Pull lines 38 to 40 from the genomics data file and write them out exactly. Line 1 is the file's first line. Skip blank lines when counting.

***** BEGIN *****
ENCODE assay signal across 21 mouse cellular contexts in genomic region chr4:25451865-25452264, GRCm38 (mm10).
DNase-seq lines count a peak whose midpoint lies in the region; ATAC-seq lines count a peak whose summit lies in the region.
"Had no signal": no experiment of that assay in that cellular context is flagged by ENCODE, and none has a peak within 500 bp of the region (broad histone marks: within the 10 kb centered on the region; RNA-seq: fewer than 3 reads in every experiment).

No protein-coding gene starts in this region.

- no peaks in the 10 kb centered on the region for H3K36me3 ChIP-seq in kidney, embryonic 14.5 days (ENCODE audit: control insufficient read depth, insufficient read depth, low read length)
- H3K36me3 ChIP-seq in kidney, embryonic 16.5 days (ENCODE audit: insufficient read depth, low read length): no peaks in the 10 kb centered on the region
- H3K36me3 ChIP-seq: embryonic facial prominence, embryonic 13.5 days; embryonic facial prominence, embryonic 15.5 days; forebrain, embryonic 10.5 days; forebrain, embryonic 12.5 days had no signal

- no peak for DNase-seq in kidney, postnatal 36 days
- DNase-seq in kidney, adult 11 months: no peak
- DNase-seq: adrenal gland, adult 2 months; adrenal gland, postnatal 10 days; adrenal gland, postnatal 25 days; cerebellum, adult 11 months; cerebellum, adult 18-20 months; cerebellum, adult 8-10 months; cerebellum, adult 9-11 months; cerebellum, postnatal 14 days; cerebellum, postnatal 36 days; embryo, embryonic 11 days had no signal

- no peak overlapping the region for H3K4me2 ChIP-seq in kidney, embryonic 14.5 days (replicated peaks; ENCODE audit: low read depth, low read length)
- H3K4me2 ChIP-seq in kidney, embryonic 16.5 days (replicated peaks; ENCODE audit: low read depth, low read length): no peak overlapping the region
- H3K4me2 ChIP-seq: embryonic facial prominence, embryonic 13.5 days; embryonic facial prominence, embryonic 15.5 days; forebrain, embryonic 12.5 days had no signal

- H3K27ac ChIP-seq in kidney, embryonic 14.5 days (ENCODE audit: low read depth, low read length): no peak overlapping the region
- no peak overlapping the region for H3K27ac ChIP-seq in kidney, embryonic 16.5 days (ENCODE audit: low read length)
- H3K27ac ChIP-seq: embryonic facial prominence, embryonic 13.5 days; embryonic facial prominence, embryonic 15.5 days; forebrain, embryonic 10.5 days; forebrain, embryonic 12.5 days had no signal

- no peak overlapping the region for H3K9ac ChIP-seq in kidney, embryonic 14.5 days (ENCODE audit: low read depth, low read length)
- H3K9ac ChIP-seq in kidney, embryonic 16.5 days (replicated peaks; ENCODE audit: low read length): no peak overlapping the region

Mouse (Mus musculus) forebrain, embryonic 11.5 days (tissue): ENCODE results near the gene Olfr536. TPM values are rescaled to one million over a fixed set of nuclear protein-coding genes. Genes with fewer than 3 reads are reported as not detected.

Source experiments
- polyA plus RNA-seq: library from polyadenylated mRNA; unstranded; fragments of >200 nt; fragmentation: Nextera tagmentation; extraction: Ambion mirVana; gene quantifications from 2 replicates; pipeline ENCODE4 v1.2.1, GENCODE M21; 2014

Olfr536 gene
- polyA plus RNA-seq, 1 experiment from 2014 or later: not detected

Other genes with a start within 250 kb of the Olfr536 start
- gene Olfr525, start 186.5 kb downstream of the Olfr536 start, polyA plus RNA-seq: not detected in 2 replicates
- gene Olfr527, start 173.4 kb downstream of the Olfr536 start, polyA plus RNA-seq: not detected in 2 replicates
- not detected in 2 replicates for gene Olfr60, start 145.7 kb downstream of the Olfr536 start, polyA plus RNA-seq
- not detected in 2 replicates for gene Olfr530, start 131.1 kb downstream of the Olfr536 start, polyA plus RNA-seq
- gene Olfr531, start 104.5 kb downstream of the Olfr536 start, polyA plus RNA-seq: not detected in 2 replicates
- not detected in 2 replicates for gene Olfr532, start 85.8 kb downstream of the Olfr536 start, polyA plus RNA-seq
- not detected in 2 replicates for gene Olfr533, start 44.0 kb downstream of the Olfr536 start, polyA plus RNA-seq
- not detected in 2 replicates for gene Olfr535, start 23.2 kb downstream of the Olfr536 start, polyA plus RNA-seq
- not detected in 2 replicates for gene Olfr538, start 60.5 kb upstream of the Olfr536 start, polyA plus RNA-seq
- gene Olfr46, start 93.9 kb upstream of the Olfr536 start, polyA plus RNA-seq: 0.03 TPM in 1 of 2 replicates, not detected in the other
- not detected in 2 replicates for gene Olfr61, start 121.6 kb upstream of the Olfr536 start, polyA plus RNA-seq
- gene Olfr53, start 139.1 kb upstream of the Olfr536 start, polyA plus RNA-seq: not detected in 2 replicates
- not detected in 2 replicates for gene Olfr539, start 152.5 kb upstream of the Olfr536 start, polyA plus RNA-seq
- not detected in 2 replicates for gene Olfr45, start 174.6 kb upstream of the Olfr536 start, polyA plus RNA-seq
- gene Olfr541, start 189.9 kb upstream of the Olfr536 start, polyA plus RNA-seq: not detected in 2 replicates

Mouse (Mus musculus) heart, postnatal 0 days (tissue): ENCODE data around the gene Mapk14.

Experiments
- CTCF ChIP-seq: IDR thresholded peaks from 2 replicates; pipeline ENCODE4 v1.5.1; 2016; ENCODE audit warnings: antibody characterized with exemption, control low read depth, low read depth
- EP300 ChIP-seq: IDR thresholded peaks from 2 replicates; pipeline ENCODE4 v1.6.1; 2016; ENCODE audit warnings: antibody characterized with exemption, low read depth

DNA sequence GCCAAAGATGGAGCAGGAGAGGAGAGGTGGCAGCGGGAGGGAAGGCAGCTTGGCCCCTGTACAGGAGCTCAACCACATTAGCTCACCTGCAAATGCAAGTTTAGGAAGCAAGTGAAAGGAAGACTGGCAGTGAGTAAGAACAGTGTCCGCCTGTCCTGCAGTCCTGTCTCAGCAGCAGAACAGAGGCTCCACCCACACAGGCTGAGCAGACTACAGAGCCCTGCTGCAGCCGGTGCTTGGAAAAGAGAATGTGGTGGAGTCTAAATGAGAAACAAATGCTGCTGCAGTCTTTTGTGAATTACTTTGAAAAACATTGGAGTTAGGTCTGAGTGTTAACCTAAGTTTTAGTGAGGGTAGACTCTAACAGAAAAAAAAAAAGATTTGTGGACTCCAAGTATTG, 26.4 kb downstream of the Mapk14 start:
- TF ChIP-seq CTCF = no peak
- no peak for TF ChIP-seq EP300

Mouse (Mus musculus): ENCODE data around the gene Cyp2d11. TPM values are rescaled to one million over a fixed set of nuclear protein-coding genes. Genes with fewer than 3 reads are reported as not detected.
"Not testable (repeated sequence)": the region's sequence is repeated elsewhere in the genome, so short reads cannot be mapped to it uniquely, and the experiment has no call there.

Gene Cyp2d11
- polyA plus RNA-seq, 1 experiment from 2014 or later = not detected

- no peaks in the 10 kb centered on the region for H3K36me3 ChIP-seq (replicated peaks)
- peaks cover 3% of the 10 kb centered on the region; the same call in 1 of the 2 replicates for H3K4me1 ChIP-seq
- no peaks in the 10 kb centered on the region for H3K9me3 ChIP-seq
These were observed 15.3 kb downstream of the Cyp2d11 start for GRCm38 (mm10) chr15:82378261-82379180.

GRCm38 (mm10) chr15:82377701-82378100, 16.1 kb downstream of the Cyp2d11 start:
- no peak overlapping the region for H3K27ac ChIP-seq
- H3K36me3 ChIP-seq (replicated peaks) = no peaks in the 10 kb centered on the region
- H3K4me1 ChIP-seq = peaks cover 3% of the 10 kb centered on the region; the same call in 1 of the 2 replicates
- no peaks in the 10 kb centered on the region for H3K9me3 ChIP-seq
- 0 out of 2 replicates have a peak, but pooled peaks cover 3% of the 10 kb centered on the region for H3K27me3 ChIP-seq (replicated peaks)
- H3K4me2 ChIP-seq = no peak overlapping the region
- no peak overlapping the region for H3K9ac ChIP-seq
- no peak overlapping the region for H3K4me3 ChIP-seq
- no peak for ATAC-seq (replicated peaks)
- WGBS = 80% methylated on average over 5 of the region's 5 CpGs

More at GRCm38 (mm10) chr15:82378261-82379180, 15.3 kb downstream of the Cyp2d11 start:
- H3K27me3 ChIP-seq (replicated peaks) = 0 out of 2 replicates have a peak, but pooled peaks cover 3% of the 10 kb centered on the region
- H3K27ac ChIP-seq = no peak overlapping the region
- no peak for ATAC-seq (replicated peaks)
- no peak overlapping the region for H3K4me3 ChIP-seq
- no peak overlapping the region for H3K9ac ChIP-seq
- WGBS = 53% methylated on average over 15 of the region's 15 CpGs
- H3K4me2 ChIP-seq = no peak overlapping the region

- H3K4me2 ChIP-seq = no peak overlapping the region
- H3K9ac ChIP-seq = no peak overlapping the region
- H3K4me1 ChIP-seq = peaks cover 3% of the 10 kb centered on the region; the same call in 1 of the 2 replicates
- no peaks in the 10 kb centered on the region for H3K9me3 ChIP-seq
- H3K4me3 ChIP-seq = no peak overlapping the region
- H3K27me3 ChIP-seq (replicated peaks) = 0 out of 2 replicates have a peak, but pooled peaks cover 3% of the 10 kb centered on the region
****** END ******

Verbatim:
- not detected in 2 replicates for gene Olfr45, start 174.6 kb upstream of the Olfr536 start, polyA plus RNA-seq
- gene Olfr541, start 189.9 kb upstream of the Olfr536 start, polyA plus RNA-seq: not detected in 2 replicates

Mouse (Mus musculus) heart, postnatal 0 days (tissue): ENCODE data around the gene Mapk14.